What it’s like to use: I want to be buried with the Evenprime Daily Moisturizer. Just from my vain, surface-level observations of this product, the packaging is impeccable. The pump is so functional that I had passing urges to press it for fun. The moisturizer comes out a creamy, thin consistency and lives up to its claims of feeling lightweight on the skin. I’d sometimes second guess whether I’d already applied it due to how well it absorbed into the skin, leaving no shininess. If you’re looking for a thicker moisturizer, especially if you have dry skin or live in colder climates, this might not be your end-all-be-all. But, on my combination skin, it felt smooth and sufficient and kept my perpetually oily T-zone at bay throughout the day.
Get the Evenprime Daily Moisturizer for $32
4. Krave Beauty The Beet Shield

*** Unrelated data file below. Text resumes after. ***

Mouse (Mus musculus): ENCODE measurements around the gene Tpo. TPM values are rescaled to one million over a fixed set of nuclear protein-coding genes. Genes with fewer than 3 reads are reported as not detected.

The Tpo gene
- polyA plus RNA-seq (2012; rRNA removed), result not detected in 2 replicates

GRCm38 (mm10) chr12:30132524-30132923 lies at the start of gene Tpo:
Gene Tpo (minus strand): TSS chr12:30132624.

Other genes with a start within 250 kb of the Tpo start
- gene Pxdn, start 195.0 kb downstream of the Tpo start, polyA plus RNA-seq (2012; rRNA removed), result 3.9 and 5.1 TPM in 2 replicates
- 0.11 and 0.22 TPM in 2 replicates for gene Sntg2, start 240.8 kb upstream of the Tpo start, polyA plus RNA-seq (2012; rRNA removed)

What it claims: The Krave Beauty Beet Shield is a sunscreen with SPF 50+ advertised as a “lightweight, soothing day fluid that protects skin from environmental aggressors,” like the sun or pollutants. You’re instructed to “think of it as your own Secret Service”—it should protect you from the harrowing threat of turning into a beet (i.e. getting sunburnt). It uses beetroot extract to reduce hyperpigmentation and vitamin C to brighten skin. It also claims to work as a non-greasy makeup primer when used as the last step of your morning skincare routine, and unlike many sunscreens, it shouldn’t leave a white cast.